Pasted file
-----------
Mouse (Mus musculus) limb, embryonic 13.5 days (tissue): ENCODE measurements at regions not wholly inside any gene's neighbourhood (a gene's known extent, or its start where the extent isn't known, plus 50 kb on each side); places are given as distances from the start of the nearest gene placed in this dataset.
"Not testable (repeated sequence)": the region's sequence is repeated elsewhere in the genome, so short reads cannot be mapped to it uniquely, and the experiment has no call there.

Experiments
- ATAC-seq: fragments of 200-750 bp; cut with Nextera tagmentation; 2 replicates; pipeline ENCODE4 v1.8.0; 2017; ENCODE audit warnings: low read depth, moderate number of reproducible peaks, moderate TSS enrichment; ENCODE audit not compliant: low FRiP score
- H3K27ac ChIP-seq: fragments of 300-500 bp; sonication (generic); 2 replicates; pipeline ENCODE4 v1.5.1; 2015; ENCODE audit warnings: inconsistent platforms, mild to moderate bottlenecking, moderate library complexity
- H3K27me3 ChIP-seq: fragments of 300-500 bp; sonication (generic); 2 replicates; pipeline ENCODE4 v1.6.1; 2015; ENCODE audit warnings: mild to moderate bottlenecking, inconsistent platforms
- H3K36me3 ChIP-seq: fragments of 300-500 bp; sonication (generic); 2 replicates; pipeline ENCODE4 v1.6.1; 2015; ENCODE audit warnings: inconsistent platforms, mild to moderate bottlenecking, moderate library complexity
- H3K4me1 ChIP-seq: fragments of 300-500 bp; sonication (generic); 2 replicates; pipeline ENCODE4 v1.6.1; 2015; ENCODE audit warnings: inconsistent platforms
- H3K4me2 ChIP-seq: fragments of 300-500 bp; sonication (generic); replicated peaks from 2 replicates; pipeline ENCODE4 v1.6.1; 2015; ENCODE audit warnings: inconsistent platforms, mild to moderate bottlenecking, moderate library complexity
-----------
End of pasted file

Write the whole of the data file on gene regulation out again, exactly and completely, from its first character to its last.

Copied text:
Mouse (Mus musculus) limb, embryonic 13.5 days (tissue): ENCODE measurements at regions not wholly inside any gene's neighbourhood (a gene's known extent, or its start where the extent isn't known, plus 50 kb on each side); places are given as distances from the start of the nearest gene placed in this dataset.
"Not testable (repeated sequence)": the region's sequence is repeated elsewhere in the genome, so short reads cannot be mapped to it uniquely, and the experiment has no call there.

Experiments
- ATAC-seq: fragments of 200-750 bp; cut with Nextera tagmentation; 2 replicates; pipeline ENCODE4 v1.8.0; 2017; ENCODE audit warnings: low read depth, moderate number of reproducible peaks, moderate TSS enrichment; ENCODE audit not compliant: low FRiP score
- H3K27ac ChIP-seq: fragments of 300-500 bp; sonication (generic); 2 replicates; pipeline ENCODE4 v1.5.1; 2015; ENCODE audit warnings: inconsistent platforms, mild to moderate bottlenecking, moderate library complexity
- H3K27me3 ChIP-seq: fragments of 300-500 bp; sonication (generic); 2 replicates; pipeline ENCODE4 v1.6.1; 2015; ENCODE audit warnings: mild to moderate bottlenecking, inconsistent platforms
- H3K36me3 ChIP-seq: fragments of 300-500 bp; sonication (generic); 2 replicates; pipeline ENCODE4 v1.6.1; 2015; ENCODE audit warnings: inconsistent platforms, mild to moderate bottlenecking, moderate library complexity
- H3K4me1 ChIP-seq: fragments of 300-500 bp; sonication (generic); 2 replicates; pipeline ENCODE4 v1.6.1; 2015; ENCODE audit warnings: inconsistent platforms
- H3K4me2 ChIP-seq: fragments of 300-500 bp; sonication (generic); replicated peaks from 2 replicates; pipeline ENCODE4 v1.6.1; 2015; ENCODE audit warnings: inconsistent platforms, mild to moderate bottlenecking, moderate library complexity